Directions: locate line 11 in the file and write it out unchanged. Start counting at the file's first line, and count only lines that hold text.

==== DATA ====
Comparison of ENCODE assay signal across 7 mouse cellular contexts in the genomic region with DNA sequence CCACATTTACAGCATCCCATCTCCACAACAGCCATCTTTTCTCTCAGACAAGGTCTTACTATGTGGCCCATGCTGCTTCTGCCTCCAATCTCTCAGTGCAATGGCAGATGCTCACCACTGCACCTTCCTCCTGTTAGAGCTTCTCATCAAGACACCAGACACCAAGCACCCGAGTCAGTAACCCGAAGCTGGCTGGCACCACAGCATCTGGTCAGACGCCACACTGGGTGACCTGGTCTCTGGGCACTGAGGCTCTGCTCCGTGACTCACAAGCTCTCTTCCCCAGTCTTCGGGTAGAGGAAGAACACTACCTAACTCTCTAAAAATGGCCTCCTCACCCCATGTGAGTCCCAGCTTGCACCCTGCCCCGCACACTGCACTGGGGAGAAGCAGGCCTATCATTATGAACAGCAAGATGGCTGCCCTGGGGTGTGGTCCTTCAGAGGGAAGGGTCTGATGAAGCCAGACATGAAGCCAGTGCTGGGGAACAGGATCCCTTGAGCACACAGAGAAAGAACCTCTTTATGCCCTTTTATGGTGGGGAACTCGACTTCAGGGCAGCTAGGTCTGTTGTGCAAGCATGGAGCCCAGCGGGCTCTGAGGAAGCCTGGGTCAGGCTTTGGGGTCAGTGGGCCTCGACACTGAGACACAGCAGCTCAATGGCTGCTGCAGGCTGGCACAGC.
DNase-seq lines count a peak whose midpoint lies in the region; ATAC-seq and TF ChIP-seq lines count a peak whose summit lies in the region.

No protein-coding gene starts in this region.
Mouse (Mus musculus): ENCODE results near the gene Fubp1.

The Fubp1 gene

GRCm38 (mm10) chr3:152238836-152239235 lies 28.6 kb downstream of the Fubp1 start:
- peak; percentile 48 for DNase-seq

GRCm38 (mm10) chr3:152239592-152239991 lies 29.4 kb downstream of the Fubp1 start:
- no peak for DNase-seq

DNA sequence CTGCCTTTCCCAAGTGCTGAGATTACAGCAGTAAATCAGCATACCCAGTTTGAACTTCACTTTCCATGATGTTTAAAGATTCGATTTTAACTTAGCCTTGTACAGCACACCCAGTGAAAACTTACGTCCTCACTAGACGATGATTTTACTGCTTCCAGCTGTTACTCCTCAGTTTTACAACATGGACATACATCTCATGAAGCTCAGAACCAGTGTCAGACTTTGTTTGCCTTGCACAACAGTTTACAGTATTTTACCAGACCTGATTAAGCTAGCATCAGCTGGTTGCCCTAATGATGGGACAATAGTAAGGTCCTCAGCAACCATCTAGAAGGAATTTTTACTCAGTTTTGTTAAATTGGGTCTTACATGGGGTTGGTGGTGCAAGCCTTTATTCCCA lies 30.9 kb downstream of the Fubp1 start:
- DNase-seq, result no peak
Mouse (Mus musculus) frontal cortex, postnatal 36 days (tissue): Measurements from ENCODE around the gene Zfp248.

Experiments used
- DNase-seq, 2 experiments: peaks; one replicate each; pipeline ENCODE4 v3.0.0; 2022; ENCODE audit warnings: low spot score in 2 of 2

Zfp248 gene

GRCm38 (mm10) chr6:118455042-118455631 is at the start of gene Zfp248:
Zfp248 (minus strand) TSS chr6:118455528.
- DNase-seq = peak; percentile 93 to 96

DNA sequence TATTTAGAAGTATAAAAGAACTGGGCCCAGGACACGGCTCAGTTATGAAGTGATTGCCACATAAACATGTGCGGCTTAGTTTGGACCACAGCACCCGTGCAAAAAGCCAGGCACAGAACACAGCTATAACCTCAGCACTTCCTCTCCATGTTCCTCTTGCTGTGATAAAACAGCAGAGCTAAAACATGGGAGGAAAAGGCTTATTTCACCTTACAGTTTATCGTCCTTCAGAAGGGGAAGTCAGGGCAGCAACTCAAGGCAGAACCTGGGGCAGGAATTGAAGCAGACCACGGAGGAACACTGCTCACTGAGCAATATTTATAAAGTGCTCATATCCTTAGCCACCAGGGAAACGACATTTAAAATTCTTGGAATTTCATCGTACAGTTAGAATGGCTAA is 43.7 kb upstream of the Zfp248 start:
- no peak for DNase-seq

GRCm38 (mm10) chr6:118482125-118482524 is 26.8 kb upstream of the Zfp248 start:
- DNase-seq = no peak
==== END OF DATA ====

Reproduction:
- DNase-seq, result no peak